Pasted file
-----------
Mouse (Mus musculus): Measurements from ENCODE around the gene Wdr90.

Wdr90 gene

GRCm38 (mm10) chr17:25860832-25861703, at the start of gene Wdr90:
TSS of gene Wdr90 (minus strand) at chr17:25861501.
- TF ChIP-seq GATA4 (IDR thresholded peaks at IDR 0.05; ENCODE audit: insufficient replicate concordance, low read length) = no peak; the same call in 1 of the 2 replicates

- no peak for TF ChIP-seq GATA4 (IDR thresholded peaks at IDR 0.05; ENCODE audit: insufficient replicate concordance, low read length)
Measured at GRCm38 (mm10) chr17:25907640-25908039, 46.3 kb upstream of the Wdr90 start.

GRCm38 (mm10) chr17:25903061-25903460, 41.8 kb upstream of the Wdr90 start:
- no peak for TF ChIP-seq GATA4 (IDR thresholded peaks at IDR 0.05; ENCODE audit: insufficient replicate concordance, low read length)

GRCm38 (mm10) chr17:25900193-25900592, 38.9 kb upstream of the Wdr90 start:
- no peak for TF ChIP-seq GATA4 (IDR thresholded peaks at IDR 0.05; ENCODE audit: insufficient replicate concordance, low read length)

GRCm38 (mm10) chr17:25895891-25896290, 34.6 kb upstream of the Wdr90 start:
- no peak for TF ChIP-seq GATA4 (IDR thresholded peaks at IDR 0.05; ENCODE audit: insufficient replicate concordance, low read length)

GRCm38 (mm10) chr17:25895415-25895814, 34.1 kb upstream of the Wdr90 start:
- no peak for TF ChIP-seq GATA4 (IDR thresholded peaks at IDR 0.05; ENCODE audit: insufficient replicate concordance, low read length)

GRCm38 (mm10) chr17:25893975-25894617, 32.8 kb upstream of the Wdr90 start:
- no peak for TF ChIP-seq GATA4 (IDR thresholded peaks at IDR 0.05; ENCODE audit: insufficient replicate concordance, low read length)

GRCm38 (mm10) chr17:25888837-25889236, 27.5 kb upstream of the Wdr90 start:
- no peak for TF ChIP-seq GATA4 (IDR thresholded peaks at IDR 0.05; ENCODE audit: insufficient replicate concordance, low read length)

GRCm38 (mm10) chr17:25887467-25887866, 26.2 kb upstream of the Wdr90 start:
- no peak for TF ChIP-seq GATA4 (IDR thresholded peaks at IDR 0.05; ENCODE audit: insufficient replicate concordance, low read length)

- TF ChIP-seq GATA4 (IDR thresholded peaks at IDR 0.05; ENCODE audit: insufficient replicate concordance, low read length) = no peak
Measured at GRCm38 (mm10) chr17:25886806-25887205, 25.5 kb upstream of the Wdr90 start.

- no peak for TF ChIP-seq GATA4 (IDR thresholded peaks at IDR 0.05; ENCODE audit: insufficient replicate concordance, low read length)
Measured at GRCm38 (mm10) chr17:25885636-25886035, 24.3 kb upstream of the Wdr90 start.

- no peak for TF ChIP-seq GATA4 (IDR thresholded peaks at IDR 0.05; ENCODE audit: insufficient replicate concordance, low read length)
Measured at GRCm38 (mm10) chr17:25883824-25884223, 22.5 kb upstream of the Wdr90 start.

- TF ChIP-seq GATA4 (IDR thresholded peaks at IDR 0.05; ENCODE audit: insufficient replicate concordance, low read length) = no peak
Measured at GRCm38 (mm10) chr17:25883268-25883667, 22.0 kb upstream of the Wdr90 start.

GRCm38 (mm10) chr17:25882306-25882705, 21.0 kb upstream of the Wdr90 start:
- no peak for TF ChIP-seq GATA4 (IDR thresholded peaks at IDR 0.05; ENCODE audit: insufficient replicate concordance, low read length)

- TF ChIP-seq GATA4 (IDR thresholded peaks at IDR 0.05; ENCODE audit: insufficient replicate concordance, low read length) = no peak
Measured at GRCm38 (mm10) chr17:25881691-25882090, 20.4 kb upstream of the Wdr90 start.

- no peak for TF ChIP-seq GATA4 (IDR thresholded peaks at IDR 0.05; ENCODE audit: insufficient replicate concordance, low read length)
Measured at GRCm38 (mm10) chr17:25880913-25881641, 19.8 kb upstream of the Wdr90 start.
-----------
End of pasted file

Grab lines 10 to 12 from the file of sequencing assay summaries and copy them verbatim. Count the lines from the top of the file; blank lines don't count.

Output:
GRCm38 (mm10) chr17:25900193-25900592, 38.9 kb upstream of the Wdr90 start:
- no peak for TF ChIP-seq GATA4 (IDR thresholded peaks at IDR 0.05; ENCODE audit: insufficient replicate concordance, low read length)

GRCm38 (mm10) chr17:25895891-25896290, 34.6 kb upstream of the Wdr90 start: